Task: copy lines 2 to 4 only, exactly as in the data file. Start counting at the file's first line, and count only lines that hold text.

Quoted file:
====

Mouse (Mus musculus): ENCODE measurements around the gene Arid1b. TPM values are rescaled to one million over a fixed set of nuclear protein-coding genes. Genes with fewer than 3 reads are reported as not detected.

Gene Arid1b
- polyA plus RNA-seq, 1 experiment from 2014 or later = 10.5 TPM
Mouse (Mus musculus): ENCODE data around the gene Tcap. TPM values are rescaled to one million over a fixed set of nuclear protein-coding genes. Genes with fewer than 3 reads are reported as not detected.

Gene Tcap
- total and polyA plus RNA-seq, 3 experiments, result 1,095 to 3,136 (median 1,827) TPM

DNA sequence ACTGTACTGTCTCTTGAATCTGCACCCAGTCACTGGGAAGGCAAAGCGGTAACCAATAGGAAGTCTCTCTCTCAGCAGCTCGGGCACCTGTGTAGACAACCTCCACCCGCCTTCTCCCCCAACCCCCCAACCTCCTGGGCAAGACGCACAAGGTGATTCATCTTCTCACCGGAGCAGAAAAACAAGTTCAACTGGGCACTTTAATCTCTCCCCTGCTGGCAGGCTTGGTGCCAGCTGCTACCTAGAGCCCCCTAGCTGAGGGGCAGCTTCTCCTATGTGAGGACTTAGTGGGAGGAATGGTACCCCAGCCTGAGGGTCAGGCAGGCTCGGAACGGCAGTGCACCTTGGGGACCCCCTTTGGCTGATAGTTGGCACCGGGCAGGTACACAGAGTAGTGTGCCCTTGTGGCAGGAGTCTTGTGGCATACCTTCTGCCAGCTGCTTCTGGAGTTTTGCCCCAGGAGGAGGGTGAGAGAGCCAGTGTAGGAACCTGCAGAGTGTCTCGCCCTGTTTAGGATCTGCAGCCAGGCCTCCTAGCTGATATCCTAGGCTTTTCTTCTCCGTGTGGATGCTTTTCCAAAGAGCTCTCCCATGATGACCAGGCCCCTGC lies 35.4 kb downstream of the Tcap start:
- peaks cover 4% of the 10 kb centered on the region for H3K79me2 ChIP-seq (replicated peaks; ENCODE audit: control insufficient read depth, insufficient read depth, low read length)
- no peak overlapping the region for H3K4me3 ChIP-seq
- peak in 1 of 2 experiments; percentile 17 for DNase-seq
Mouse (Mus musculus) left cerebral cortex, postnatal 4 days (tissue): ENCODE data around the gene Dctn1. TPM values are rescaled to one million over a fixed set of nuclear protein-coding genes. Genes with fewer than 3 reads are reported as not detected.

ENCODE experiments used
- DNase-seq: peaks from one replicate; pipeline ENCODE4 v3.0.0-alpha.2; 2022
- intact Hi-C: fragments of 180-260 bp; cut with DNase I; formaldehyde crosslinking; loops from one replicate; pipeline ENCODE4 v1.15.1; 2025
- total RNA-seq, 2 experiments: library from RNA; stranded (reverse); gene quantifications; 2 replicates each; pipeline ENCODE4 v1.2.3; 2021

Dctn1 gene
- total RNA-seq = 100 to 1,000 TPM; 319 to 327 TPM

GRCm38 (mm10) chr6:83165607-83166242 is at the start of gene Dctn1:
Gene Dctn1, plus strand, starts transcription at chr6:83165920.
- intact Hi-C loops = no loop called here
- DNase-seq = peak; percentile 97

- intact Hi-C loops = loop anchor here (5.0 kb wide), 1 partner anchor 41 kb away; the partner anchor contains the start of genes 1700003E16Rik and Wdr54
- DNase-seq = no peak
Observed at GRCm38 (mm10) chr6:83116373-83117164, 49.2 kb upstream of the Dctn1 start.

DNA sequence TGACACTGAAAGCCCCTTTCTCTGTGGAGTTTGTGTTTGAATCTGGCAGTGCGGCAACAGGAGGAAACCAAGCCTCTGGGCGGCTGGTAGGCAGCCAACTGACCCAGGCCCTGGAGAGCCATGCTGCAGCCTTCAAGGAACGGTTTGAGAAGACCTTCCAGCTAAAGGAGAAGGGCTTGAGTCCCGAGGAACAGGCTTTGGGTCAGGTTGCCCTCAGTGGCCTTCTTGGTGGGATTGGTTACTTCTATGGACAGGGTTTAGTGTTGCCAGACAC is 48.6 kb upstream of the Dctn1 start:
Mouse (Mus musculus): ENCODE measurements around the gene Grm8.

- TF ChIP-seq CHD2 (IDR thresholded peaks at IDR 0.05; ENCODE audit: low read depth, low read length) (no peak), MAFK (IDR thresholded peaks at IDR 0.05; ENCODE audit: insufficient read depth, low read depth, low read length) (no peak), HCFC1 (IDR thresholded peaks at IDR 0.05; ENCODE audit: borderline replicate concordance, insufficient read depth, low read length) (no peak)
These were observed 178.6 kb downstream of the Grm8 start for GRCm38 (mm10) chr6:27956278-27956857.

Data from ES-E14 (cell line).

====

Gene Arid1b
- polyA plus RNA-seq, 1 experiment from 2014 or later = 10.5 TPM
Mouse (Mus musculus): ENCODE data around the gene Tcap. TPM values are rescaled to one million over a fixed set of nuclear protein-coding genes. Genes with fewer than 3 reads are reported as not detected.